Take One Dog and Call Me in the Morning
By Marian Silverman, M.S.,M.F.T.,L.E.P.

For centuries humans have been magnetized to animal energy and have harnessed it to improve their lives. Without dogs to guard us, guide us, protect our boundaries, herd our animals, and pull our sleds into frozen wilderness, life as we know it would not exist. Dogs also graced their way into our modern world and have become our treasured companions, and often our therapists, as they telegraph their healing energy through their cheerful demeanor, direct and honest gaze and unwavering affection. Perhaps the greatest gift they offer is their capacity to love us unconditionally, accepting our human frailties without judgment, and loving us just the way we are.

Animal-Assisted Therapy
Lying in the corner, on a sheep-skin pad, Holly Go Lightly waits. Her mouth is curved in that Golden Retriever grin; her tail thumps the floor in anticipation, while she holds the ‘down-stay’ position, waiting for her signal to go to work.   

Nearby, elderly patients sit in chairs placed in a circle. They also wait, some without purpose, others simply waiting to die.  There is no conversation.  Some of the patients look confused, as if they don’t know where they are; others mumble to themselves. One man is slumped over, half asleep, perhaps medicated. The atmosphere in the room is heavy with the depression that comes with Alzheimer’s, Dementia, and other psychiatric disorders.

Vigilant, Holly watches me.  She sits sphinx-like on all fours, head up, ears forward and alert, watching and listening for her cue.  I point to the patients, and give her the release words, “Go say hello.” In a flash, she’s up, her tail swaying gracefully as she trots to the circle of chairs, moving through the one space we have left open for her. She is off lead, but I am close behind.  She stands quietly, scanning the room. Someone is in distress.

Arms thrashing, his body writhes in the hospital chair, while his moans and groans are heard over the mumblings of the other Alzheimer’s patients. The Golden Retriever moves quickly to his side. She stands in front of him staring for a moment, and then lays her head in his lap. From deep in the animal’s throat we hear a low vibrating note, “ummmmm.” The patient‘s groans change to sounds that match hers, and together they hum, “Ummm Mmmmm.” His body becomes still. His arms relax. Now, one hand reaches slowly to touch her head as they continue to vocalize together. The dog doesn’t move but looks up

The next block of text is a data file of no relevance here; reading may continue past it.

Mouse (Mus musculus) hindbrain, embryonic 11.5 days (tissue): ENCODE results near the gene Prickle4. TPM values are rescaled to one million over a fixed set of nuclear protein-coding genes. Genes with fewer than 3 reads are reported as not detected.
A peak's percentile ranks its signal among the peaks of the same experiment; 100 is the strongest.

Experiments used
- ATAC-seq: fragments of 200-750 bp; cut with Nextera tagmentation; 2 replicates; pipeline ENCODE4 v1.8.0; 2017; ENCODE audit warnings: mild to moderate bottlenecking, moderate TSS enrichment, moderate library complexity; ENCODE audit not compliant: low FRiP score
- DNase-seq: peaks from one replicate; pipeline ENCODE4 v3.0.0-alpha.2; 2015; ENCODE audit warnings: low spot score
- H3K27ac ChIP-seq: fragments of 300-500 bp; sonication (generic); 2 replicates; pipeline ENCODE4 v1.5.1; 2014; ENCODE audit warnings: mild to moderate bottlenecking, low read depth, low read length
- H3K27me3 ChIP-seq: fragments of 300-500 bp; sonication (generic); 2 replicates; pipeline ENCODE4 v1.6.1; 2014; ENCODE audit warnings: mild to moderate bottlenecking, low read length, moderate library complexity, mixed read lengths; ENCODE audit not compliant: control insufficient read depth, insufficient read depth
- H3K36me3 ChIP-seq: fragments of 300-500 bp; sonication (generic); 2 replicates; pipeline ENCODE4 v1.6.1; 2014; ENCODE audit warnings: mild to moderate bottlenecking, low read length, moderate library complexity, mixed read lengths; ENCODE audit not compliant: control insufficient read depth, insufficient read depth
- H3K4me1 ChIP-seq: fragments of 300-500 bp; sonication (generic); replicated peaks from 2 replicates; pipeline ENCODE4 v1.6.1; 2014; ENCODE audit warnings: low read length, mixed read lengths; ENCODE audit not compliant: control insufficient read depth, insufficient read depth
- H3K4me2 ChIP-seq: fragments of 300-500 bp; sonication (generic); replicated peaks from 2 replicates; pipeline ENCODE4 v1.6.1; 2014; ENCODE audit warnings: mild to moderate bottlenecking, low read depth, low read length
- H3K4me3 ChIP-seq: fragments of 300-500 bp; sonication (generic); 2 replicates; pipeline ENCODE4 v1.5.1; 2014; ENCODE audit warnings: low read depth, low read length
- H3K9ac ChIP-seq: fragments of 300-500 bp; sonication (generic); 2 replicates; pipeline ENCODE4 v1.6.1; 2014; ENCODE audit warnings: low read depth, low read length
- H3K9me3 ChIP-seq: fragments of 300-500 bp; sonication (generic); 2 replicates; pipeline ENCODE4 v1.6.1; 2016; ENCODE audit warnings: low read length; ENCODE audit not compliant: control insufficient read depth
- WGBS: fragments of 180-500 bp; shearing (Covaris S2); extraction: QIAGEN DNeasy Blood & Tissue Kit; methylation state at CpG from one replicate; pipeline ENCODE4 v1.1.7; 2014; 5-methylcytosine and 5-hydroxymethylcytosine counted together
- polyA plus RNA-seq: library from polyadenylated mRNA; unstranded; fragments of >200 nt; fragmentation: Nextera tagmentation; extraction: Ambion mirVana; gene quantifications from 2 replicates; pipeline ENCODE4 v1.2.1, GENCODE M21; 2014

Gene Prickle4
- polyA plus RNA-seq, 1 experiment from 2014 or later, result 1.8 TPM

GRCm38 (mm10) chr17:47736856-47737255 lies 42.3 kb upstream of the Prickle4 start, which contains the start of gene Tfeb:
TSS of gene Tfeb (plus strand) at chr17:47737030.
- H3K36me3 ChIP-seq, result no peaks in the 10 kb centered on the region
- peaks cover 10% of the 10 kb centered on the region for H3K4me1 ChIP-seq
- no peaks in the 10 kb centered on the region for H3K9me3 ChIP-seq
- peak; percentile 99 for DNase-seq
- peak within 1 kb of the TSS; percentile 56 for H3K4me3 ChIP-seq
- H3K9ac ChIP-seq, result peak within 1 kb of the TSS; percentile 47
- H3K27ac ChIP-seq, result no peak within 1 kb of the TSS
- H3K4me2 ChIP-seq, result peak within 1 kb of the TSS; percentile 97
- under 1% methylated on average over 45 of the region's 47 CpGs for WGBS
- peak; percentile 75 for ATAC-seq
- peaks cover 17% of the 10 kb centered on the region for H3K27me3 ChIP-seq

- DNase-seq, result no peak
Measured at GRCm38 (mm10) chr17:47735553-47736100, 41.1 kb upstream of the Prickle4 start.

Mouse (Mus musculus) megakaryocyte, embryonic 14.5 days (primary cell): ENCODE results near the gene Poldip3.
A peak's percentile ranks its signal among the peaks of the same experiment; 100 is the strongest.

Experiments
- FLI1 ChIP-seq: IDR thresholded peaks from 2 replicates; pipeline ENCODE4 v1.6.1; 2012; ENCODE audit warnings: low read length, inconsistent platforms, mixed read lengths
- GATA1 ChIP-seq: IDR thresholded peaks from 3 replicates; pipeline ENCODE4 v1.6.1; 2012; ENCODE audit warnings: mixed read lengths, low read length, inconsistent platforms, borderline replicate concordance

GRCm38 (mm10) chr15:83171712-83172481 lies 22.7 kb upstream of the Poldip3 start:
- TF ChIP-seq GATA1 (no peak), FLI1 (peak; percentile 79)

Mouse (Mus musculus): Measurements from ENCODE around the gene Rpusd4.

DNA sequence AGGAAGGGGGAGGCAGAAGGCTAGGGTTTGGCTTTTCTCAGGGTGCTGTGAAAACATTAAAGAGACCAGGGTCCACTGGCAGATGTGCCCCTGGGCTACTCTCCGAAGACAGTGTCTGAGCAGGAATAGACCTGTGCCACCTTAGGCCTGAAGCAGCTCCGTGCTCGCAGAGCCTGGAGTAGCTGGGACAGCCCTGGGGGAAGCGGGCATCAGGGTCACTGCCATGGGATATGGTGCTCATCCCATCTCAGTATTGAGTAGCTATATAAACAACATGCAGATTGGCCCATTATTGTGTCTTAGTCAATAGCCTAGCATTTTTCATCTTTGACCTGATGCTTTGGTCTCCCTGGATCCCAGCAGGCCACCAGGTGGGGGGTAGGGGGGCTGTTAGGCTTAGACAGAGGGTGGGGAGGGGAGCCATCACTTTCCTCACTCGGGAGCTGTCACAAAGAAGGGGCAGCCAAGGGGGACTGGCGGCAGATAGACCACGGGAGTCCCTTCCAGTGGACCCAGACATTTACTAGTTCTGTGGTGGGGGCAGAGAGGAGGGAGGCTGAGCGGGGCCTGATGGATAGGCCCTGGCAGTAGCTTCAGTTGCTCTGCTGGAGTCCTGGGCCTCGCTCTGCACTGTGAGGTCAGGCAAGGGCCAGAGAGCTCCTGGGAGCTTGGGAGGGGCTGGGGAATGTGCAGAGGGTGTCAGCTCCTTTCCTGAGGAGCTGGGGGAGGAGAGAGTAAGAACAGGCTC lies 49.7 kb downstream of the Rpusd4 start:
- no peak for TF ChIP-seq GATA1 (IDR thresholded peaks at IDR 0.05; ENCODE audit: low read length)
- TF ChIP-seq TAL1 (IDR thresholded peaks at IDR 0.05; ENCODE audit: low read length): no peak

into his eyes. The man returns her gaze, regarding her calmly.  We have just witnessed Animal-Assisted Therapy at UCLA’s Neuro-Psychiatric Hospital.

Holly moves on to the man slumped over in his chair.  She stares at him, just as she stares at closed doors waiting for them to open magically for her.  Maybe he hears her breathing, or feels her presence in the same instinctive way that we know when someone is watching us.  He opens his eyes to see a dog looking at him.  He appears confused as to what to do about it, until she lifts her paw and puts it into his
lap.  From somewhere in his memory, he recognizes the gesture, and takes the extended paw in his hand. With his free hand, he touches the top of her head, and whispers, “Good dog.”

Holly approaches each person in need; the suicidal kid, the withdrawn adult, or the wildly agitated Alzheimer patient.  She looks into their eyes, offers her paw, or leans into their bodies.  She stays with each patient until her presence is acknowledged; she waits, not moving from the spot until a hand reaches out to touch her.

The Power of the Canine Nose
Without any cues from me, my canine partner can sense agitation in the group. I don’t interfere with her process by talking to her or giving her instructions while she is assessing the room. I let her nose do the work. The extraordinary power of the canine nose enables dogs to diagnose depression, anxiety, disorientation, and psychiatric disorders through being alert to chemical changes in the body.  They anticipate crisis the same way medical-alert dogs predict seizure and heart attack, detect breast and bladder cancer and warn diabetics of low blood sugar. They smell it.

A Profound Gift Staring Us in the Face
The idea of animals as therapists is not new. The ancient Greeks believed that dogs could cure illness and kept them in their temples as “co-therapists.”  Today we work with designated animals using their natural capacity to create well-being and call them “therapy dogs.” In a hospital setting, we watch in wonder as the cardio-vascular monitors show a drop in blood pressure and heart rates, often within minutes of the dog settling on the patient’s bed. We listen as the elderly Alzheimer individual, who has forgotten the names of his children, remembers his beloved childhood pets.  The transformational power of the human-animal bond is a profound gift staring us in the face. It might even save our lives. 

These are excerpts from the book in progress: “Take One Dog and Call Me in the Morning, Amazing Therapy Dogs, A Prescription for Healing.” In l994 Marian and Holly Go Lightly (certified therapy dog) helped launch UCLA’s People-Animal Connection program (PAC) and were the first human-
canine team permitted inside the confidential Neuro-Psychiatric Hospital.

Marian, a licensed family therapist, educational psychologist and animal-assisted therapy specialist was a consultant for the PAC program training volunteer teams until Holly’s death in 2002. The program they developed for Neuro-Psychiatrics is still being used in the hospital.

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